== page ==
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Tommy Halferty, Philippe Aerts, Kevin Brady At Scott's Jazz Club


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Halferty has absorbed the modernist language of John Abercrombie, Ralph Towner and John Scofield, and he sounds like a fiery combination of the three.
Tommy Halferty, Philippe Aerts, Kevin Brady
Scott's Jazz Club
Belfast, N. Ireland
December 1, 2023

The gentleman had arrived early to secure a table right in front of the stage, a fresh pint of Guinness settling nicely before him. He had seen guitarist Tommy Halferty before. The first time was in 1972, in Slattery's, a heritage pub on Capel Street, Dublin. The late great Louis Stewart was the main jazz draw at Slattery's in those days. Halferty used to hold the Monday night slot. He would later study with Stewart, and eventually with Stewart's passing, assume his mantle. Half a century dedicated to his craft. The gentleman stage-front knew the score. Half a century of listening.

This was a relatively swift return to Scott's Jazz Club for Halferty, having played here in April, with bassist Cormac O'Brien and keyboardist Greg Felton. For this gig, Halferty was joined by drummer Kevin Brady and Belgium bassist Philippe Aerts.

Halferty and Brady are old sparring partners, but this was the first time for either playing with Aerts. The seasoned bassist has serious pedigree, having played with Lee Konitz, Joe Henderson, Chet Baker, Gary Burton, Toshiko Akiyoshi and Philip Catherine, amongst others. The trio had just half an hour's rehearsal time the day before in Dublin, not that you would have known it.

A different guitarist to the elegant traditionalist that was Stewart, Halferty has absorbed the modernist language of John Abercrombie, Ralph Towner and John Scofield, and he sounds like a fiery combination of the three. It was with the Abercrombie's "Ralph's Piano Waltz"—a mid-tempo loosener—that the concert began. Brady's comping was perhaps a little too insistent during Aerts' solo, when softer hands might have served the music better. Others, no doubt, would beg to differ.

It did not take long for Halferty to hit his stride, soloing with panache over fast-walking bass and bustling drums on the standard "You Stepped Out of a Dream." There were echoes of Charlie Parker and Sonny Rollins in Halferty's on-the-fly invention, his lines embellished with flashing musical quotations. A funked-up version of Jimmy Heath's "Gingerbread Boy" could have come straight out of John Scofield's songbook, with Halferty serving up some terrifically gnarly blues.

The trio once more dipped its toes into the standards book with "Angel Eyes" and then toggled between country-esque swing and post-bop groove on Larry Coryell's "Wrong is Right." Brady was Coryell's go-to drummer on the guitarist's frequent visits to these shores, playing on his final studio recording, Larry Coryell's Last Swing with Ireland (Angel Air, 2021). It was fitting that Brady got to strut his stuff here, working his kit with controlled vigor. A highlight of the evening came with a tender reading of Carla Bley's lyrical "Lawns"—a fitting homage to the recently departed modern jazz great.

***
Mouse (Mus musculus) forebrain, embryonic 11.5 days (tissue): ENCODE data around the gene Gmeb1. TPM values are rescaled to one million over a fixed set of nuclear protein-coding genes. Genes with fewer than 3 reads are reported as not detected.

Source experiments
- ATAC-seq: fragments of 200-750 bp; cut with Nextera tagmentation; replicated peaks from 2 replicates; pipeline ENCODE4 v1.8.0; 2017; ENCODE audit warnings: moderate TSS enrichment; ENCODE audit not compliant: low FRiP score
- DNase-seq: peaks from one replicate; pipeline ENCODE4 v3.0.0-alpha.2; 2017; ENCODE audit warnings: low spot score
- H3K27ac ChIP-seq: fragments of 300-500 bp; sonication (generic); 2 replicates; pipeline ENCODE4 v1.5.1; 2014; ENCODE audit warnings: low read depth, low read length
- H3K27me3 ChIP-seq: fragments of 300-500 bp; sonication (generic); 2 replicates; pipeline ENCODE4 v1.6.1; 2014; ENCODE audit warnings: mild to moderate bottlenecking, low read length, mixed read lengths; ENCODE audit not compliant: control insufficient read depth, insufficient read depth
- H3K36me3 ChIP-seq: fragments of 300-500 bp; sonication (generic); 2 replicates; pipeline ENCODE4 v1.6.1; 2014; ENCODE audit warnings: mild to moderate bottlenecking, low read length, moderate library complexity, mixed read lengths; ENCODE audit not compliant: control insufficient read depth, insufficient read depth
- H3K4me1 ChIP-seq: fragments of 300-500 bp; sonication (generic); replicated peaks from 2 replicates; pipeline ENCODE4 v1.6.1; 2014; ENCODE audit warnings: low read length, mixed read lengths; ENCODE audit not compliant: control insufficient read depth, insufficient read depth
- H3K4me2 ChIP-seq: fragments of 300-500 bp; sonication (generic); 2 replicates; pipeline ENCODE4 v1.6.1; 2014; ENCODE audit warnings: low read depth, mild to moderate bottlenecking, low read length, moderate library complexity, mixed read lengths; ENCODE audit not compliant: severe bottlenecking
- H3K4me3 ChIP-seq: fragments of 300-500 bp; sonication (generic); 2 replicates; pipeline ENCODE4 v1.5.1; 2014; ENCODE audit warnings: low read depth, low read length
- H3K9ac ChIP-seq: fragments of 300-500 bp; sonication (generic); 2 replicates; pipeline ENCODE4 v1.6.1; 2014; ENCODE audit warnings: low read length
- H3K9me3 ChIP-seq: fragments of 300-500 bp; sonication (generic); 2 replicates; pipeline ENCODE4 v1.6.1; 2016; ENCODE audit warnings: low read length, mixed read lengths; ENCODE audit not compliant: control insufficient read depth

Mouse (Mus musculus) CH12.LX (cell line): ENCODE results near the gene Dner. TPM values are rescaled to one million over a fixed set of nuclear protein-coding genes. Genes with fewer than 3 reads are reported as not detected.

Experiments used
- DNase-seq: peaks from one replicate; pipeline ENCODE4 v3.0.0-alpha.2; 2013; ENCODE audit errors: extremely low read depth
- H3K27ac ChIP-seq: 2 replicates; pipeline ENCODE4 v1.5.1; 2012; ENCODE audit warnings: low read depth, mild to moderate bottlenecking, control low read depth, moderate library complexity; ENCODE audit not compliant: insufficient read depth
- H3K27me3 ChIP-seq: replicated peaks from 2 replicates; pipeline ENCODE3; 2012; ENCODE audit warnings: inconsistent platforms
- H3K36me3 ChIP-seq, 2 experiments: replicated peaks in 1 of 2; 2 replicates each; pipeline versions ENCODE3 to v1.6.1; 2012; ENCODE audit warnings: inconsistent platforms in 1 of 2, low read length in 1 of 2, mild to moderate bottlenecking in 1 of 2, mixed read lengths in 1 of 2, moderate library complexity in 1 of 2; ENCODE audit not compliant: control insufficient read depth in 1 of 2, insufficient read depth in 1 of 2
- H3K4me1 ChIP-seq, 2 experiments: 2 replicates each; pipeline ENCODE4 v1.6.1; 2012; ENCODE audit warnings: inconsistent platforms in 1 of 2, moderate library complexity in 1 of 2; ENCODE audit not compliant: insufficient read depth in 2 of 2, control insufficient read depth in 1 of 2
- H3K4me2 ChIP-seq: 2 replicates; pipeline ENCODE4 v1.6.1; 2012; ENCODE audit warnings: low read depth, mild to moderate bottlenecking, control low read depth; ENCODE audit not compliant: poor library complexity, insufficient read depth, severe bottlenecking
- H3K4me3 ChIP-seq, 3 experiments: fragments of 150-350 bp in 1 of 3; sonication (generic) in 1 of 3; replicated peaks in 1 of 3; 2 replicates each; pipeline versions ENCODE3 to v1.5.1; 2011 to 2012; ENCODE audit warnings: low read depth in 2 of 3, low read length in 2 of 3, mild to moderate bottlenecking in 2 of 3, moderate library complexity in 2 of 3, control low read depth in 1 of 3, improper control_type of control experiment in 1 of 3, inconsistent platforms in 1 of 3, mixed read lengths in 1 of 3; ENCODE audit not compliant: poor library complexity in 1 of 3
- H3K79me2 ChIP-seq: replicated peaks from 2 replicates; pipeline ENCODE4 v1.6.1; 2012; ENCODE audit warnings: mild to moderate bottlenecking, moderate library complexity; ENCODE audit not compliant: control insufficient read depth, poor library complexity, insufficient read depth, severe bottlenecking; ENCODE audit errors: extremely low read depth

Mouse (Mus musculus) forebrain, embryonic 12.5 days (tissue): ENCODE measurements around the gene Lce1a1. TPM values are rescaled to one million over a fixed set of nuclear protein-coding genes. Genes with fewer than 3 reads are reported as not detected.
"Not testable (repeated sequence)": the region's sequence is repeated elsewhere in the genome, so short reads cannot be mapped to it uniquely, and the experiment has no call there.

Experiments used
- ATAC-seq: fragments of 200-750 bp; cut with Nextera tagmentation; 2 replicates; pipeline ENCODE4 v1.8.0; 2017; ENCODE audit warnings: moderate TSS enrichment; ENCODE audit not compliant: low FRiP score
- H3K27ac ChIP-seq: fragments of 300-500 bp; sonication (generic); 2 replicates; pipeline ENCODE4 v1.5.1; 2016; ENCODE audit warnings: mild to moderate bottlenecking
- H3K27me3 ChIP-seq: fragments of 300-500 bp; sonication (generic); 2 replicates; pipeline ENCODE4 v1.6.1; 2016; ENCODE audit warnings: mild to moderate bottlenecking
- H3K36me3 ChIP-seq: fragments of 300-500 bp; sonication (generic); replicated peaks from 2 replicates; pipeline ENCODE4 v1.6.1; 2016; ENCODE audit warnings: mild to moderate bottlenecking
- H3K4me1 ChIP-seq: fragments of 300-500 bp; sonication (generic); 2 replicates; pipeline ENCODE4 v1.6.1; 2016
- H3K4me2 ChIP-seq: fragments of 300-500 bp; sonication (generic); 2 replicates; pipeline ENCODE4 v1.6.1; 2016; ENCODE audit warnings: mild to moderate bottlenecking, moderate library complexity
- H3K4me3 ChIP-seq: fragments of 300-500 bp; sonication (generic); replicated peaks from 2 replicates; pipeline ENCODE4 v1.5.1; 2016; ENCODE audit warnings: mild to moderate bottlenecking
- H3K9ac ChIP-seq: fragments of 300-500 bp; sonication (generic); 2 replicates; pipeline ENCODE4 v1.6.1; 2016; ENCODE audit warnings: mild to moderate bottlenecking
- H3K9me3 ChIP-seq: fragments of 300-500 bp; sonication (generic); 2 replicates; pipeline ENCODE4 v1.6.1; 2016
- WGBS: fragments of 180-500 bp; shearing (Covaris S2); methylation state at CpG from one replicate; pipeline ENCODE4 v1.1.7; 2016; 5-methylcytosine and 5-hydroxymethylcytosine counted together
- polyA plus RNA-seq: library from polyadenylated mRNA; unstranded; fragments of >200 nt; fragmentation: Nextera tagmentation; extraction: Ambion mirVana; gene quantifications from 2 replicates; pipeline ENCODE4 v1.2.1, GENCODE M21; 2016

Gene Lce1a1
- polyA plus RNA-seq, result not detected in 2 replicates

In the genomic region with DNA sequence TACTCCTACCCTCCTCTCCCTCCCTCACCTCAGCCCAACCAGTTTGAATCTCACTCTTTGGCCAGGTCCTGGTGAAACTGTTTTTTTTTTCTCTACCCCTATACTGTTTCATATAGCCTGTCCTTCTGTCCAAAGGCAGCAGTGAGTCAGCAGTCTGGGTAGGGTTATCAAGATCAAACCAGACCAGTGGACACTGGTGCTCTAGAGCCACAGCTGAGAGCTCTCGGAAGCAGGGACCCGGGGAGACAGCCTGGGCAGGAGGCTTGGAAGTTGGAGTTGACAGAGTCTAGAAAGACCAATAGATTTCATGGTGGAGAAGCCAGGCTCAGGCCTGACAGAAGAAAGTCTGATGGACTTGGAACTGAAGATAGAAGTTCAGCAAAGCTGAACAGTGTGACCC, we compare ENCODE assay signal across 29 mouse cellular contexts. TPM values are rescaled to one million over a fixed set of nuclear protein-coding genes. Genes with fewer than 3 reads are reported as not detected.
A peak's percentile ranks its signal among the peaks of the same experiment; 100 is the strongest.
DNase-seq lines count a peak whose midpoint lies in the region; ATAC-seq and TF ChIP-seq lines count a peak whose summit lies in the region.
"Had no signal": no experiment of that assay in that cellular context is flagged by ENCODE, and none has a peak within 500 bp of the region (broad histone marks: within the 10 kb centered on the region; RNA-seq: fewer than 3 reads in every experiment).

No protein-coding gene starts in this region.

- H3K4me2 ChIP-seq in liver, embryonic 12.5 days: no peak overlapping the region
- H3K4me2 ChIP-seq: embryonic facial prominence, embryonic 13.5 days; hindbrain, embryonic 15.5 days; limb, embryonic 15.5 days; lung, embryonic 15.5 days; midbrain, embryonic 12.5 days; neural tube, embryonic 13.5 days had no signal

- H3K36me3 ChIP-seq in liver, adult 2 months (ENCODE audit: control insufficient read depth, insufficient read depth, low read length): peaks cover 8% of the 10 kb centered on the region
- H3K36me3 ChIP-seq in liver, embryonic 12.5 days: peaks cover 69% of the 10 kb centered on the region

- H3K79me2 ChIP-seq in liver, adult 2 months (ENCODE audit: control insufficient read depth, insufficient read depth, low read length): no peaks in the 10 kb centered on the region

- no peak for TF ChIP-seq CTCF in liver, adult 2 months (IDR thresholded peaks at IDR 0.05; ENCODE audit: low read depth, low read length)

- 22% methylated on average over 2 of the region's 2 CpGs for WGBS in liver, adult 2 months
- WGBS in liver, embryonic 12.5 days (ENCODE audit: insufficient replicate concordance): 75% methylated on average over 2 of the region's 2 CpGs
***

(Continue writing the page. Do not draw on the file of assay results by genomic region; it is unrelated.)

Halferty delivered a searing solo on Denzil Best's "Wee," working intricate patterns the length of the neck at bebop velocity, and interjecting dazzling chordal progressions along the way. With the ante well and truly upped, Aerts and Brady responded in kind with meaty, sweat-inducing solos of their own. It was exhilarating stuff to behold.

Amid bop burners and standards, the trio served up a taste of Brazil on a rhythmically charged "Vera Cruz," Milton Nascimento's political critique of colonialization and the plight of Brazil's indigenous peoples. Halferty led throughout, but it was Brady's supercharged, samba—inflected rhythms that drove the music. There was a jazz-rock vibrancy to "Alley Oop," a composition written by keyboardist Jean-Phillipe Lavergne. Halferty has played with the Lavergne brothers, Jean-Phillipe, and drummer Christophe, since 1987, a collaboration that remains vital with the release of Spiorad Ama on the Empreinte label in March 2023.

In a concert of adroit shifts of mood and tempi, the ballad "You Don't Know What Love Is" highlighted the finesse of all three musicians in turn. Before the evening's final number, an extended bout of string tuning ensued, with one of Aerts' bass keys creaking like the protests of an old ship's hull, prompting someone in the audience to suggest a little WD40.

Once set, the trio launched into a blistering rendition of John Coltrane's "Impressions." Driven by Aerts and Brady's pulsating rhythms, Halferty fused tumbling lines and choppy chordal riffs in a magnificent display of guitar craft that lasted fully ten minutes. A brief return to the head preceded a raucous trio vamp that concluded song, and set, in emphatic style.

There is, it seems, always money floating about to preserve Ireland's heritage buildings, like Slattery's pub, Tommy Halferty's old stomping ground of half a century ago. Music is heritage too. Somebody should fund the recording of a steaming hot Tommy Halferty gig like this one, so that future generations will need no convincing that Ireland once had an improvising jazz musician on a par with Parker, Coltrane, Rollins et al.


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